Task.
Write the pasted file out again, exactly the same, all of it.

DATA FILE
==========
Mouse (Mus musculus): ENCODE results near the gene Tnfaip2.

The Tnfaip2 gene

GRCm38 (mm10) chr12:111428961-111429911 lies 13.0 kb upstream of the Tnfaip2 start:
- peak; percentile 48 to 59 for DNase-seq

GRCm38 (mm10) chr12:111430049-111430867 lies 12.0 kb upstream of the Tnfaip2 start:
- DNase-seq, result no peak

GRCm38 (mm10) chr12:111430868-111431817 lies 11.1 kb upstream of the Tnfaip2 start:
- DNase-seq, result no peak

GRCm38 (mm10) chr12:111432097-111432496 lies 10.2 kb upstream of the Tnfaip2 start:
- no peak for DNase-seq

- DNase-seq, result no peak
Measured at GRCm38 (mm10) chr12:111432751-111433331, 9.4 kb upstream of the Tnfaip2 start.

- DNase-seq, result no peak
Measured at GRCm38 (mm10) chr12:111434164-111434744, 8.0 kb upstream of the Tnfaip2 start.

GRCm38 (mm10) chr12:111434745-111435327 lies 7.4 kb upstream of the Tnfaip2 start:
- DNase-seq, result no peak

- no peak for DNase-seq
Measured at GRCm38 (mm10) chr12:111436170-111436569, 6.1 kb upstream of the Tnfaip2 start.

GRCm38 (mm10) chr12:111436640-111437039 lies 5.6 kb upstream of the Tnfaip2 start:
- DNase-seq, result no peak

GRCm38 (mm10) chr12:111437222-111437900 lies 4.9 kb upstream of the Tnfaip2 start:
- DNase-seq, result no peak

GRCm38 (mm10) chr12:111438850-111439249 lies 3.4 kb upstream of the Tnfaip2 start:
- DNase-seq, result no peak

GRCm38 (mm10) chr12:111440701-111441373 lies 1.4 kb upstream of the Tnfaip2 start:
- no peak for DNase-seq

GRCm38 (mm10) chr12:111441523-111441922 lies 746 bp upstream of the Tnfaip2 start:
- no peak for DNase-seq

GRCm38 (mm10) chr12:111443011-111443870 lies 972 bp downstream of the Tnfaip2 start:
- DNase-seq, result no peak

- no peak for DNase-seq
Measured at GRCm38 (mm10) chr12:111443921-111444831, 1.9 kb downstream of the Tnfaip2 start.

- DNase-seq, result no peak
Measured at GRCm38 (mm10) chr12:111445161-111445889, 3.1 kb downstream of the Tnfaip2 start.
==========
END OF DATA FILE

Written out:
Mouse (Mus musculus): ENCODE results near the gene Tnfaip2.

The Tnfaip2 gene

GRCm38 (mm10) chr12:111428961-111429911 lies 13.0 kb upstream of the Tnfaip2 start:
- peak; percentile 48 to 59 for DNase-seq

GRCm38 (mm10) chr12:111430049-111430867 lies 12.0 kb upstream of the Tnfaip2 start:
- DNase-seq, result no peak

GRCm38 (mm10) chr12:111430868-111431817 lies 11.1 kb upstream of the Tnfaip2 start:
- DNase-seq, result no peak

GRCm38 (mm10) chr12:111432097-111432496 lies 10.2 kb upstream of the Tnfaip2 start:
- no peak for DNase-seq

- DNase-seq, result no peak
Measured at GRCm38 (mm10) chr12:111432751-111433331, 9.4 kb upstream of the Tnfaip2 start.

- DNase-seq, result no peak
Measured at GRCm38 (mm10) chr12:111434164-111434744, 8.0 kb upstream of the Tnfaip2 start.

GRCm38 (mm10) chr12:111434745-111435327 lies 7.4 kb upstream of the Tnfaip2 start:
- DNase-seq, result no peak

- no peak for DNase-seq
Measured at GRCm38 (mm10) chr12:111436170-111436569, 6.1 kb upstream of the Tnfaip2 start.

GRCm38 (mm10) chr12:111436640-111437039 lies 5.6 kb upstream of the Tnfaip2 start:
- DNase-seq, result no peak

GRCm38 (mm10) chr12:111437222-111437900 lies 4.9 kb upstream of the Tnfaip2 start:
- DNase-seq, result no peak

GRCm38 (mm10) chr12:111438850-111439249 lies 3.4 kb upstream of the Tnfaip2 start:
- DNase-seq, result no peak

GRCm38 (mm10) chr12:111440701-111441373 lies 1.4 kb upstream of the Tnfaip2 start:
- no peak for DNase-seq

GRCm38 (mm10) chr12:111441523-111441922 lies 746 bp upstream of the Tnfaip2 start:
- no peak for DNase-seq

GRCm38 (mm10) chr12:111443011-111443870 lies 972 bp downstream of the Tnfaip2 start:
- DNase-seq, result no peak

- no peak for DNase-seq
Measured at GRCm38 (mm10) chr12:111443921-111444831, 1.9 kb downstream of the Tnfaip2 start.

- DNase-seq, result no peak
Measured at GRCm38 (mm10) chr12:111445161-111445889, 3.1 kb downstream of the Tnfaip2 start.